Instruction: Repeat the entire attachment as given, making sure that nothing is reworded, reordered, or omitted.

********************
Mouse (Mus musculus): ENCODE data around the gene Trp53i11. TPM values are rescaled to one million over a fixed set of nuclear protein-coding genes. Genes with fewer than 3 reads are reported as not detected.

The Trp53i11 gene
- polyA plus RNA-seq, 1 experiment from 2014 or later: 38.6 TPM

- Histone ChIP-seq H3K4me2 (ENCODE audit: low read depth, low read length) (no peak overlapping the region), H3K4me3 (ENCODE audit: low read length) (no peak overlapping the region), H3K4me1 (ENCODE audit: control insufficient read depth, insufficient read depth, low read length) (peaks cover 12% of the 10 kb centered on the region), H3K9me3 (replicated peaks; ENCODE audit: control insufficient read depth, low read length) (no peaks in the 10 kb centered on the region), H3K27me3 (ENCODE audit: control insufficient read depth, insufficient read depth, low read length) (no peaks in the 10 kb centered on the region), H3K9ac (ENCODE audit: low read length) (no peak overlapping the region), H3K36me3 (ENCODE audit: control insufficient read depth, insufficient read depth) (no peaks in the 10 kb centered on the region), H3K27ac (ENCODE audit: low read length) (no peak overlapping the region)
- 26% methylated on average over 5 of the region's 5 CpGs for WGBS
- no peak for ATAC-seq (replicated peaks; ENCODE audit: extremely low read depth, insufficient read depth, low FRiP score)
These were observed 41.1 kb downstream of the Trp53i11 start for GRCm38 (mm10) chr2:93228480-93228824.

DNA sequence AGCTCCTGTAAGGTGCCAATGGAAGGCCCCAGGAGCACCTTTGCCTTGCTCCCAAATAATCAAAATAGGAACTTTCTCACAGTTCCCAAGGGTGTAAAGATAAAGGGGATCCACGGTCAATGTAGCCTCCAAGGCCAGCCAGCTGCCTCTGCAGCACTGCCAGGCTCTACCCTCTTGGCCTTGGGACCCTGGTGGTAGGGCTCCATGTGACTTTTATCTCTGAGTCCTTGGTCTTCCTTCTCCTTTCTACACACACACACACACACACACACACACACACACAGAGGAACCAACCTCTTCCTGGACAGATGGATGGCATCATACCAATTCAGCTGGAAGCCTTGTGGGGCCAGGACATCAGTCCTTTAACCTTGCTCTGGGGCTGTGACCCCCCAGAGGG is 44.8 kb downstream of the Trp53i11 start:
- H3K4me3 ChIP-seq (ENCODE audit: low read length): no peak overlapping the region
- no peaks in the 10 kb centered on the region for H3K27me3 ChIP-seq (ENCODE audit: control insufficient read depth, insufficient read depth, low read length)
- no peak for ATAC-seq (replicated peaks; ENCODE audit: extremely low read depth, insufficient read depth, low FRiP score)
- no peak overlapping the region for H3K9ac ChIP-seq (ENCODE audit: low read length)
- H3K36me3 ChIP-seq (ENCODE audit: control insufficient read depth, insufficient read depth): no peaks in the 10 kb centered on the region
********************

Mouse (Mus musculus): ENCODE data around the gene Trp53i11. TPM values are rescaled to one million over a fixed set of nuclear protein-coding genes. Genes with fewer than 3 reads are reported as not detected.

The Trp53i11 gene
- polyA plus RNA-seq, 1 experiment from 2014 or later: 38.6 TPM

- Histone ChIP-seq H3K4me2 (ENCODE audit: low read depth, low read length) (no peak overlapping the region), H3K4me3 (ENCODE audit: low read length) (no peak overlapping the region), H3K4me1 (ENCODE audit: control insufficient read depth, insufficient read depth, low read length) (peaks cover 12% of the 10 kb centered on the region), H3K9me3 (replicated peaks; ENCODE audit: control insufficient read depth, low read length) (no peaks in the 10 kb centered on the region), H3K27me3 (ENCODE audit: control insufficient read depth, insufficient read depth, low read length) (no peaks in the 10 kb centered on the region), H3K9ac (ENCODE audit: low read length) (no peak overlapping the region), H3K36me3 (ENCODE audit: control insufficient read depth, insufficient read depth) (no peaks in the 10 kb centered on the region), H3K27ac (ENCODE audit: low read length) (no peak overlapping the region)
- 26% methylated on average over 5 of the region's 5 CpGs for WGBS
- no peak for ATAC-seq (replicated peaks; ENCODE audit: extremely low read depth, insufficient read depth, low FRiP score)
These were observed 41.1 kb downstream of the Trp53i11 start for GRCm38 (mm10) chr2:93228480-93228824.

DNA sequence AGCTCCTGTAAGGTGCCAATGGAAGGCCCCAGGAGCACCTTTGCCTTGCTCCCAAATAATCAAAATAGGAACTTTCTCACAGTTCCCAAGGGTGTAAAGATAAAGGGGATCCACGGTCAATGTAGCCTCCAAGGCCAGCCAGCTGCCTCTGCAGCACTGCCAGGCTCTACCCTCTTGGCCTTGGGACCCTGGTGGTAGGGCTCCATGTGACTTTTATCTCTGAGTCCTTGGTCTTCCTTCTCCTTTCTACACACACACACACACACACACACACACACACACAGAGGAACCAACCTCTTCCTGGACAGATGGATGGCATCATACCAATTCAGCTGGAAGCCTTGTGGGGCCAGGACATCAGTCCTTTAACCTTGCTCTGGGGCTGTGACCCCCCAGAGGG is 44.8 kb downstream of the Trp53i11 start:
- H3K4me3 ChIP-seq (ENCODE audit: low read length): no peak overlapping the region
- no peaks in the 10 kb centered on the region for H3K27me3 ChIP-seq (ENCODE audit: control insufficient read depth, insufficient read depth, low read length)
- no peak for ATAC-seq (replicated peaks; ENCODE audit: extremely low read depth, insufficient read depth, low FRiP score)
- no peak overlapping the region for H3K9ac ChIP-seq (ENCODE audit: low read length)
- H3K36me3 ChIP-seq (ENCODE audit: control insufficient read depth, insufficient read depth): no peaks in the 10 kb centered on the region